Flick a switch, turn a knob or pull a lever and you’re operating an electromechanical device, albeit a complex one. Now an IBEC researcher and his collaborators have broken new ground with a proven concept for the first such electronic component to operate using just a single-molecule electrical contact.
In a study published in Nature Nanotechnology, Ismael Díez Pérez, a researcher in IBEC’s Nanoprobes and Nanoswitches group, and Prof. Nongjian Tao from Arizona State University describe their success in attempting to find a way to simulate the same electromechanical effects achieved on conventional electronics but in a single-molecule device that allows the accurate mechanical control of the current flow.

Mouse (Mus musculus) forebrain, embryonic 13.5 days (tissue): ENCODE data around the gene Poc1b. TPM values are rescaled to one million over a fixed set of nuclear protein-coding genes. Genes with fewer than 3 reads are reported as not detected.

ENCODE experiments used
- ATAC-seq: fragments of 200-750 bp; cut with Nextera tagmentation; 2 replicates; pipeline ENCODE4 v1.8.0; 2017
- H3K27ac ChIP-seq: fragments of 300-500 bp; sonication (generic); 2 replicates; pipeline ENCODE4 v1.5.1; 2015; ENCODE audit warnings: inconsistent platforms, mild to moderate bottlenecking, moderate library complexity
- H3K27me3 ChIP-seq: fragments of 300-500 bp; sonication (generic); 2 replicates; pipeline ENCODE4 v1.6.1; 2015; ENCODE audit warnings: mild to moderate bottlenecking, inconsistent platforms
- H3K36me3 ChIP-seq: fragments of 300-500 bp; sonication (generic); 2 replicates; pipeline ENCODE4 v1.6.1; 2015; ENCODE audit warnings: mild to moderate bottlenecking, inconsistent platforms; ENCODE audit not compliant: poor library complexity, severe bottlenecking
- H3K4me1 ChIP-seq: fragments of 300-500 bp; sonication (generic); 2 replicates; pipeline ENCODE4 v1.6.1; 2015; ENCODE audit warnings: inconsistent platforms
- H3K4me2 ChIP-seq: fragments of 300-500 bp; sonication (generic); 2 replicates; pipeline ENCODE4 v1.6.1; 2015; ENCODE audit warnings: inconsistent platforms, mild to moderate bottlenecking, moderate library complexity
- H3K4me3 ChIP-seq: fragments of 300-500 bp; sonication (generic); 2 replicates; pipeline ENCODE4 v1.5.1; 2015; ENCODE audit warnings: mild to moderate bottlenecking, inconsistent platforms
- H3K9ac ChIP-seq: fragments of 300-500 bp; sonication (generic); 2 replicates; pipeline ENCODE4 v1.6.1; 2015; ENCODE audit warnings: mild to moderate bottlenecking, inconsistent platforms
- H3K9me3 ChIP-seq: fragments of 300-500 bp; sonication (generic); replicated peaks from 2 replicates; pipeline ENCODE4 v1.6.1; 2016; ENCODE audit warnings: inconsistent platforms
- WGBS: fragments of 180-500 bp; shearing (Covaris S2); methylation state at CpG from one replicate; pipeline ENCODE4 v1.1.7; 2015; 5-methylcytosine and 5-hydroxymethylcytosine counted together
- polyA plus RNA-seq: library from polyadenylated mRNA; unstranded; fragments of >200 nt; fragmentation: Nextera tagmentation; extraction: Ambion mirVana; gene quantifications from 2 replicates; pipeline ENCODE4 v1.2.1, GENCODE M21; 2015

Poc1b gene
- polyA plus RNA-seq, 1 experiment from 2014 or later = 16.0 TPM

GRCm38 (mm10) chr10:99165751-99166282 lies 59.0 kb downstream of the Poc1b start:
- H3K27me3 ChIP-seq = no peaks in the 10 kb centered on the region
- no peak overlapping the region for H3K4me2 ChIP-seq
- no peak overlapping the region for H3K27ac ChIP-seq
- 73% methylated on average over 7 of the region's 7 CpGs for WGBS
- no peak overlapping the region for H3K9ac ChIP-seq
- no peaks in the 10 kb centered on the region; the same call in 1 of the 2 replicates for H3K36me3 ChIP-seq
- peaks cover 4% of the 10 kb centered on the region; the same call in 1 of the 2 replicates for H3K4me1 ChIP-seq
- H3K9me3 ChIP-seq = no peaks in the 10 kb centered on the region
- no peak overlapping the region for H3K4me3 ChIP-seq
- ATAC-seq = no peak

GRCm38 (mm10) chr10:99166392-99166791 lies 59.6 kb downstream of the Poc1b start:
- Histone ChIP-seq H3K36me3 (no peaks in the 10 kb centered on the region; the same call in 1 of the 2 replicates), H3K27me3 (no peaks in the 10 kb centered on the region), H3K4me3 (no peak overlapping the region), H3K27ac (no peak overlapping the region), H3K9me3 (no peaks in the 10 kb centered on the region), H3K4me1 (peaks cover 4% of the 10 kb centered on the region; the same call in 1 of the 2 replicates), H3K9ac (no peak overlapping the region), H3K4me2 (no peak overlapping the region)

By studying metal-molecule orbitals coupling, in which a flow of electrons is modulated by the overlapping level of the molecular ‘π-orbitals’ and the orbitals of the electrodes binding to it, they found a new way to control the electrical conductance in a single-molecule junction. “We mechanically modulated the angle of a molecule bridged between two metal electrodes,” explains Ismael. “Changing its angle from highly-tilted to nearly perpendicular to the electrodes changes the conductance by an order of magnitude.”
Single-molecule electromechanical devices would open up huge possibilities in being able to create things at an ever-smaller scale. “We can move things just angstroms of distance with really precise control,” says Ismael. “Being able to reversibly control the current flow with a mechanical perturbation in a single-molecule contact will surely bring new fundamental knowledge on how such contacts operate, and may have an important impact on technological advances in the future.”